When you can’t trust your part­ner

Annapolis Valley Register - - OPINION - Russell Wanger­sky

Pe­ter Beyer is not a name that prob­a­bly leapt out at you from all the cov­er­age of the re­cent G7 sum­mit in Charlevoix, Que.

No, in­stead of Beyer, you prob­a­bly think of the sum­mit in terms of U.S. Pres­i­dent Don­ald Trump’s air­borne Twit­ter-spasm, where he waited un­til he was safely on his plane be­fore at­tack­ing Prime Min­is­ter Justin Trudeau as “weak” and “dis­hon­est” and threat­en­ing new tar­iffs in a bur­geon­ing trade war be­tween the U.S., Canada and the Euro­pean Union.

But Beyer, who is the German gov­ern­ment’s co-or­di­na­tor of Transat­lantic Co-op­er­a­tion, had prob­a­bly the best take on what the sum­mit de­ba­cle ac­tu­ally demon­strates.

Beyer is a former German politi­cian, elected to the Bun­destag in 2009, where he served on the Com­mit­tee on Par­lia­men­tary Af­fairs. Ap­pointed to his new po­si­tion in April, it took mere days be­fore he was de­scrib­ing deal­ing with evolv­ing and erod­ing Amer­i­can pol­icy po­si­tions as “very de­mand­ing.”

But what he said af­ter the G7 sum­mit, buried far down in a New York Times story on the fuss, is prob­a­bly the best take­home mes­sage about a U.S. ad­min­is­tra­tion that seems to set its pol­icy goals based solely on the per­sonal feel­ings of its thin­skinned Com­man­der in Chief.

“It started out as a good sum­mit be­cause we were ac­tu­ally talk­ing to each other, in­stead of past each other,” Beyer said.

But that changed quickly: “It looks like the U.S. is no longer a re­li­able part­ner in in­ter­na­tional agree­ments, and that’s bad.”

That should be the en­tire take­away from the event - thought­fully, or even hon­estly. That may play well in the cheap seats of Trump’s per­sonal fan­dom, but for peo­ple in this coun­try, it means a crit­i­cal re­think­ing about who we want to do busi­ness with, at least in the im­me­di­ate fu­ture.

For the rest of the world, and es­pe­cially for Canada, that can’t hap­pen fast enough. The U.S. is a huge mar­ket, but the sim­ple fact is that in­vest­ment and trade de­pends on at least a mod­icum of con­stancy.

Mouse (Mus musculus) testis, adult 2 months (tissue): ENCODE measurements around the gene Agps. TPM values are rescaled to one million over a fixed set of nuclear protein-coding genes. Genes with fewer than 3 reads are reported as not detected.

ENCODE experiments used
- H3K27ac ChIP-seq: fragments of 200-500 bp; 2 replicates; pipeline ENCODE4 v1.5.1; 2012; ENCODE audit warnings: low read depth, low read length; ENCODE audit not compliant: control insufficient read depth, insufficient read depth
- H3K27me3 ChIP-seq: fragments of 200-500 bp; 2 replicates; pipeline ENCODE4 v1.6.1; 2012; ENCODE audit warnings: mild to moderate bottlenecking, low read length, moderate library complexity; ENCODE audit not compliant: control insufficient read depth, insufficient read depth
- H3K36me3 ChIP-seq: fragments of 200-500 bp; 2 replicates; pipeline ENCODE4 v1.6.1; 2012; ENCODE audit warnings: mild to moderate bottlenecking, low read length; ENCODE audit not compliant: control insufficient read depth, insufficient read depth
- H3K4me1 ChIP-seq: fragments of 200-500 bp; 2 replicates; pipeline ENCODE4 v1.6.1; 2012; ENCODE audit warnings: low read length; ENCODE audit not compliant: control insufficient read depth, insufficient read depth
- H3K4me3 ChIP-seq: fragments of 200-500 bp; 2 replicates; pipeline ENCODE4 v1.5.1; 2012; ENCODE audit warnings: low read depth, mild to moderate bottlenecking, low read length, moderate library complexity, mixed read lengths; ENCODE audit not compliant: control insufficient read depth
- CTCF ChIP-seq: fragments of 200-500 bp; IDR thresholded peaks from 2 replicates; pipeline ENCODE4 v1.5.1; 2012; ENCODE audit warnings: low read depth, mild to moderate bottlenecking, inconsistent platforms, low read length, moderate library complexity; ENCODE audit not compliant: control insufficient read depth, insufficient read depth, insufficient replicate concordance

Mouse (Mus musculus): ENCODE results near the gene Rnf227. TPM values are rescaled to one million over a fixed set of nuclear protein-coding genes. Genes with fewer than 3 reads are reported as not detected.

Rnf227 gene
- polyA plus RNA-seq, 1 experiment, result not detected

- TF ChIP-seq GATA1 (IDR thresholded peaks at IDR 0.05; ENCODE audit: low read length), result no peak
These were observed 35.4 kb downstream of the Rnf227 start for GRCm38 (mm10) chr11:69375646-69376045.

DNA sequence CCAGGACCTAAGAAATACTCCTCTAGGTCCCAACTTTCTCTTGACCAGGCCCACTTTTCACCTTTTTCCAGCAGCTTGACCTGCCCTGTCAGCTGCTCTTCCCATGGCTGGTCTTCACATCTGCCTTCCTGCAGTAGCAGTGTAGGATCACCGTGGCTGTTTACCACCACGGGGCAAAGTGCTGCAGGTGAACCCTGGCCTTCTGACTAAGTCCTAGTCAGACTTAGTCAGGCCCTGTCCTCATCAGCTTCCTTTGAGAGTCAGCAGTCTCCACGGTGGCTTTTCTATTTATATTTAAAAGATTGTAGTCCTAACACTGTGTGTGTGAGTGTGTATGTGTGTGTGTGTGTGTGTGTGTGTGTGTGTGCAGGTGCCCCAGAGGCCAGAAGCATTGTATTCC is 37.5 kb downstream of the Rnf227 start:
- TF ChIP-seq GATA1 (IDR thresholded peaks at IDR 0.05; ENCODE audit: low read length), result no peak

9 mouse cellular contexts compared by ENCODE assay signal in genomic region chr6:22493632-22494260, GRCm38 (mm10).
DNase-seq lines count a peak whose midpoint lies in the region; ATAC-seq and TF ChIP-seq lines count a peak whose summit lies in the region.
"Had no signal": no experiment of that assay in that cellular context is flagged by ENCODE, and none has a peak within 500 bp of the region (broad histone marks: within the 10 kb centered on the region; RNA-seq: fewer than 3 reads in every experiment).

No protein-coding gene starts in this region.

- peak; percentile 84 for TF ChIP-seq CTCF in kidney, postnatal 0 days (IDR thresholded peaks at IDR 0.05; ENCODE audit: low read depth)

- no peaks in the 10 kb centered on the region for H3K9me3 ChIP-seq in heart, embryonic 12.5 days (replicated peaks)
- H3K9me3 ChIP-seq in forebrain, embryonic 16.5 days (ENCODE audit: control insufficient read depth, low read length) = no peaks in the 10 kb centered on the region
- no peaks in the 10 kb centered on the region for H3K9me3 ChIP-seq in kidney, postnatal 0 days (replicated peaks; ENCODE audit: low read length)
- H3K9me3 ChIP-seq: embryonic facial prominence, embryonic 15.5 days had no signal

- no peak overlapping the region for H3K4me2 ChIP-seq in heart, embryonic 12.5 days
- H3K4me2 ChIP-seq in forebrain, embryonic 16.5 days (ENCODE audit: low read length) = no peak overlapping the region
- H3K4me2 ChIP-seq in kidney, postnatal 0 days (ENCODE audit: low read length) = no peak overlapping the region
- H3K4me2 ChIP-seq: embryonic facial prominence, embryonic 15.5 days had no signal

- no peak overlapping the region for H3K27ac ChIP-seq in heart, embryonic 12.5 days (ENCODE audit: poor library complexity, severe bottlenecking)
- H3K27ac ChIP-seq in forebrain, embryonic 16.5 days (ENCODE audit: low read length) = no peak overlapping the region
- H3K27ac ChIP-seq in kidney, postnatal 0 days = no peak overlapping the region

If you’re go­ing to ex­pand to sell your prod­uct into the United States, you have to be able to trust that the ground rules won’t change be­cause a pres­i­dent gets his nose out of joint about how he feels he was treated. If you want to buy prod­uct from the States to sell here, you have some com­fort that the lat­est snit won’t bring re­tal­ia­tory tar­iffs that price your prod­uct out of the mar­ket.

Trump’s build­ing a wall, all right; in­stead of bricks and mor­tar on his south­ern bor­der, it’s a tar­iff wall against every­one else.

You can claim — as some ap­par­ently still do — that Trump is play­ing some kind of su­percere­bral 3-D chess game. Or you can take the po­si­tion of the former White House of­fi­cial, who said fol­low­ing a Trump de­ci­sion to par­don Di­nesh D’souza (who pleaded guilty to cam­paign fi­nance fraud) that it’s not “the sort of three-di­men­sional chess peo­ple as­cribe to de­ci­sions like this. More of­ten than not he’s just eat­ing the pieces.”

There’s plenty more than can be said. You can be as of­fen­sive as Robert De Niro, an­nounc­ing

“F--k Trump” on stage at the Tony awards, or as mild as Canadian For­eign Af­fairs Min­is­ter Chrys­tia Free­land, sug­gest­ing that Trumpian per­sonal attacks aren’t use­ful or ap­pro­pri­ate.

Whether you like Trump, hate him, or couldn’t care less about him, one thing’s cer­tain.

Pe­ter Beyer is right.

As long as Trump is in of­fice, Amer­ica is not a re­li­able part­ner.

He may claim to know the art of the deal.

But if all deals are one out­raged pres­i­den­tial tweet away from mean­ing­less, why bother?

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